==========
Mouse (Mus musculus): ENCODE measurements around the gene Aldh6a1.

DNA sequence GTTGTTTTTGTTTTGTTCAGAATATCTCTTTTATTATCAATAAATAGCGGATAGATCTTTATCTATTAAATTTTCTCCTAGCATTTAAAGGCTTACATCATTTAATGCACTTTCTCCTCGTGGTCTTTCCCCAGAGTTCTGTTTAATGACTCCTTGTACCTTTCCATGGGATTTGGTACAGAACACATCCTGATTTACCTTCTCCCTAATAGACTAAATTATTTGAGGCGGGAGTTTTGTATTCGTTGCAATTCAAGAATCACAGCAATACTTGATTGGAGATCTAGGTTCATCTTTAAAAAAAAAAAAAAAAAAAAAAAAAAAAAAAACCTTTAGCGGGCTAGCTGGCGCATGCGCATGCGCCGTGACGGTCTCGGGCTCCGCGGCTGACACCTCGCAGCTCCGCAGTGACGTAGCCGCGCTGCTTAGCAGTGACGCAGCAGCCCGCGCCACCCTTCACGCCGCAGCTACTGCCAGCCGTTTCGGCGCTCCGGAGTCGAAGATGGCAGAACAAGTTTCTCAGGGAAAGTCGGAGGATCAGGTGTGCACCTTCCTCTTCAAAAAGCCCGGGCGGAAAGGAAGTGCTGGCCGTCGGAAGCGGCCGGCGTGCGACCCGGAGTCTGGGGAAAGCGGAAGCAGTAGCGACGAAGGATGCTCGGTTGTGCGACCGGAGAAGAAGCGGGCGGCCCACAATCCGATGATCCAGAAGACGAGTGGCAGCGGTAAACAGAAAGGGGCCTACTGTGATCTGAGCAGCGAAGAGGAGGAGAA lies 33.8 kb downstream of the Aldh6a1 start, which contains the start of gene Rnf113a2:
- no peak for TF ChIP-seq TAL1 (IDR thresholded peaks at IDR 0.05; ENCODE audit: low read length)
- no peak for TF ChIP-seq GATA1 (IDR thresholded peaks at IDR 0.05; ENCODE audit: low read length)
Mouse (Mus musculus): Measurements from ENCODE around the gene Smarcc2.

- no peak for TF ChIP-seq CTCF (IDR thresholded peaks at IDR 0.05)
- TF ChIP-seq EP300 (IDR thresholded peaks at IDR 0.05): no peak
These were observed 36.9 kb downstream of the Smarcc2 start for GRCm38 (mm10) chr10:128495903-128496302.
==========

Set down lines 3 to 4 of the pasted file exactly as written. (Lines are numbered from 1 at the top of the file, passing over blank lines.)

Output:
- no peak for TF ChIP-seq TAL1 (IDR thresholded peaks at IDR 0.05; ENCODE audit: low read length)
- no peak for TF ChIP-seq GATA1 (IDR thresholded peaks at IDR 0.05; ENCODE audit: low read length)